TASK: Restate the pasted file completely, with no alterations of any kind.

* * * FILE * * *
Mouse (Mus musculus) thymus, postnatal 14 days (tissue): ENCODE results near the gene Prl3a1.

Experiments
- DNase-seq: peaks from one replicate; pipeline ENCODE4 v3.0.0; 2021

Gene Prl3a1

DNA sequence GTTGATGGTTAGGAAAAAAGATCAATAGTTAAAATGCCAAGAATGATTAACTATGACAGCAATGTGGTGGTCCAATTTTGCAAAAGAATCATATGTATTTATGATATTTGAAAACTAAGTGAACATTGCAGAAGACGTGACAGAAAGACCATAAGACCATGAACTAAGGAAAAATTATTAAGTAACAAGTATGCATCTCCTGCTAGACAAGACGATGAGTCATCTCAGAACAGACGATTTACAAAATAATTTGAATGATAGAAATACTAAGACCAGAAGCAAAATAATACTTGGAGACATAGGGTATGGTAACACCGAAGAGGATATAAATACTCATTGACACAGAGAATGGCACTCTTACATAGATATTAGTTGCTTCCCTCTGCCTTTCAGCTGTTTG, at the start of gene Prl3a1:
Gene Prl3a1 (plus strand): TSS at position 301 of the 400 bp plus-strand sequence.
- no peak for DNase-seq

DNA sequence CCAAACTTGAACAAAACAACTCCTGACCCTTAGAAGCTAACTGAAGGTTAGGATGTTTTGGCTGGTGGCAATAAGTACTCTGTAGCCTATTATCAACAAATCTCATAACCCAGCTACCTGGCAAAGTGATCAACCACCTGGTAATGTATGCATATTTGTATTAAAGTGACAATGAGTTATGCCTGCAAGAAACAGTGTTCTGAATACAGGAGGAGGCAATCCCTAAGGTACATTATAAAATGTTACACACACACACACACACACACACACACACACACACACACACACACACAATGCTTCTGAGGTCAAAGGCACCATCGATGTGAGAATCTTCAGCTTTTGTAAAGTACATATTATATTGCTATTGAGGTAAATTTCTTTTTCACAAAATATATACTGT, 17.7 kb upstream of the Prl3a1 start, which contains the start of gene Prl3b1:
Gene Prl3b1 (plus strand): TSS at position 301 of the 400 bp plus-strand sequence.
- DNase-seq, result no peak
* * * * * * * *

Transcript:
Mouse (Mus musculus) thymus, postnatal 14 days (tissue): ENCODE results near the gene Prl3a1.

Experiments
- DNase-seq: peaks from one replicate; pipeline ENCODE4 v3.0.0; 2021

Gene Prl3a1

DNA sequence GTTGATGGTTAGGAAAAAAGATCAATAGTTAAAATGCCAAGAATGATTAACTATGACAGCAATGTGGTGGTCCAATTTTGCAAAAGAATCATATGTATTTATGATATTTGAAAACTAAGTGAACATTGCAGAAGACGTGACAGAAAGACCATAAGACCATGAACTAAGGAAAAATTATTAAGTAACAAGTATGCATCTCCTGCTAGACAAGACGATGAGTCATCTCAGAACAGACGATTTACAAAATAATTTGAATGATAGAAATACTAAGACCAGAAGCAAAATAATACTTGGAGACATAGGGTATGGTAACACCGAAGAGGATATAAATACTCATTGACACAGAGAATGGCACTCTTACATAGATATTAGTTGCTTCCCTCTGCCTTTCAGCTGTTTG, at the start of gene Prl3a1:
Gene Prl3a1 (plus strand): TSS at position 301 of the 400 bp plus-strand sequence.
- no peak for DNase-seq

DNA sequence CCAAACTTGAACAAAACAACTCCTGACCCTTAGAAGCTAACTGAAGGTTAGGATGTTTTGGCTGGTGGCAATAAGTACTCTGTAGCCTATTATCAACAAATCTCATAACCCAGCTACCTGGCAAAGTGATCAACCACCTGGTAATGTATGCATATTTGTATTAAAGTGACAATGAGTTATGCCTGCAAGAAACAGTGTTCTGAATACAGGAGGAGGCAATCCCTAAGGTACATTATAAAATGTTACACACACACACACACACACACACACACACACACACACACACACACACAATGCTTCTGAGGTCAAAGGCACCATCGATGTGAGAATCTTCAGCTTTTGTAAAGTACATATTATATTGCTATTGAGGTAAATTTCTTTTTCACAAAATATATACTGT, 17.7 kb upstream of the Prl3a1 start, which contains the start of gene Prl3b1:
Gene Prl3b1 (plus strand): TSS at position 301 of the 400 bp plus-strand sequence.
- DNase-seq, result no peak